In one embodiment, the means for applying a binder solution comprises at least one spray nozzle (401) and in that the at least one ultrasonic device (301) are integrated with the at least one spray nozzle (401).

In one embodiment, the at least one ultrasound device (301) and the means for applying a binder (401) solution are directed in the same direction as the transport air flow.

In one embodiment, the binder is applied in a place in a vertically or approximately vertically oriented body of angular or tubular or conical shape, where the transport of the fibres take place mainly by gravity, and where the at least one ultrasound device (301) or at least a part of the at least one ultrasound device are oriented in an upward angle to meet the fibres falling from a top inlet of fibres to a fibre outlet at the bottom of the device.

In one embodiment, a number of the ultrasound devices (301) are oriented in an angle to the length axis of the system (i.e. the ultrasound devices are ‘tilted’) and the main transport direction as to create a spiral-shaped flow of the fibres.

According to another aspect, the dryer comprises one or more ultrasound generators (301). In this way, a more efficient drying of the fibres is obtained, which result in a significant reduction in power consumption of the dryer. The reason is that the ultrasound minimizes or eliminates the laminar sub-layer, as described elsewhere, where the absence of the sub-layer enables a much enhanced heat and moisture exchange. This aspect may be utilized in connection with the use of ultrasound to separate fibres and/or reduce the size of the binder droplets or alone.

The method and embodiments thereof correspond to the device and embodiments thereof and have the same advantages for the same reasons.

Screening and Fibre Lump Separation

Sorting out of large and heavy lumps of fibres FIGS. 1a-6, which frequently cause damage of the steel belts in the continuous hot press is usually made in an airborne sifter, the so-called Z-sifter, a vertical, zig-zag-shaped duct with an upstream flow of air.

Experiments have demonstrated the ability of the ultrasound technique to more efficiently separate these fibre lumps into single fibres.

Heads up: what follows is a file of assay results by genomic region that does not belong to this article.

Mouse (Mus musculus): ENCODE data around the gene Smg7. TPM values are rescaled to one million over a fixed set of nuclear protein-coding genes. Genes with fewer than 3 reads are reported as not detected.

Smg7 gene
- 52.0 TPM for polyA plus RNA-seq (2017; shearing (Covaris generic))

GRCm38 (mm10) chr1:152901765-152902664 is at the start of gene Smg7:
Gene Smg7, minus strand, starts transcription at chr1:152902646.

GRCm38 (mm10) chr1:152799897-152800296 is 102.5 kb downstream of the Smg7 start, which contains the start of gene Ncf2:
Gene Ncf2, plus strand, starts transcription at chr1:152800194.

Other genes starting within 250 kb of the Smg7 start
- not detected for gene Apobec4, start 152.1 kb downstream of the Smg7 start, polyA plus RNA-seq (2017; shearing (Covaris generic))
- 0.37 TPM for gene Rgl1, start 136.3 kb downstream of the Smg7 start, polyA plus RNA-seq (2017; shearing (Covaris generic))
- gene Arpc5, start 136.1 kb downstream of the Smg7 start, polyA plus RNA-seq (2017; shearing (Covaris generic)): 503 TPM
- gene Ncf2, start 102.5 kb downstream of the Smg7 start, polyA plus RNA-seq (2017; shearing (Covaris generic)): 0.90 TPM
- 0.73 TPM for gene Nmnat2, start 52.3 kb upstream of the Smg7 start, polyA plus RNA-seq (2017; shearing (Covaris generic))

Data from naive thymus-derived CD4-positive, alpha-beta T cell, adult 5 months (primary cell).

Thus, the technique is considered a powerful tool to improve or to replace the Z-sifter.

Mat Forming

The use of the ultrasound technique in the process of mat or sheet forming (FIGS. 1a-7) profits from the ability to establish a homogeneous airborne suspension of single fibres and, as the fibres are statically loaded by oscillation, a three-dimensional orientation of the single fibres and as a result a mat or a felt with improved properties is achieved.

The effect of high-intensity ultrasound on biomass particle surfaces

For nearly all practically occurring gas flows, the flow regime will be turbulent in the entirety of the flow volume, except for a layer covering all surfaces wherein the flow regime is laminar (see e.g. 313 in FIG. 3a). This layer is often called the laminar sub layer. The thickness of this layer is a decreasing function of the Reynolds number of the flow, i.e. at high flow velocities, the thickness of the laminar sub layer will decrease.

FIG. 3a schematically illustrates a (turbulent) flow over a surface of an object according to prior art, i.e. when no ultrasound is applied. Shown Is a surface (314) of an object with a gas (500) surrounding or contacting the surface (314). As mentioned, thermal energy can be transported through gas by conduction and also by the movement of the gas from one region to another. This process of heat transfer associated with gas movement is called convection. When the gas motion is caused only by buoyancy forces set up by temperature differences, the process is normally referred to as natural or free convection; but if the gas motion is caused by some other mechanism, such as a fan or the like, it is called forced convection. With a condition of forced convection there will be a laminar boundary layer (311) near to the surface (314). The thickness of this layer is a decreasing function of the Reynolds number of the flow, so that at high flow velocities, the thickness of the laminar boundary layer (311) will decrease. When the flow becomes turbulent the layer are divided into a turbulent boundary layer (312) and a laminar sublayer (313). For nearly all practically occurring gas flows, the flow regime will be turbulent in the entirety of the streaming volume, except for the laminar sub-layer (313) covering the surface (314) wherein the flow regime is laminar. Considering a gas molecule or a particle (315) in the laminar sub-layer (313), the velocity (316) will be substantially parallel to the surface (314) and equal to the velocity of the laminar sub-layer (313). Heat transport across the laminar sub-layer will be by conduction or radiation, due to the nature of laminar flow. Mass transport across the laminar sub-layer will be solely by diffusion. The presence of the laminar sub-layer (313) does not provide optimal or efficient heat transfer or increased mass transport. Any mass transport across the sub-layer has to be by diffusion, and therefore often be the final limiting factor in an overall mass transport. This limits the interaction between binder droplets and fibres when binder droplets are dispersed in the gas and the object is a fibre. Further, the droplets are generally of a greater size and not as finely distributed.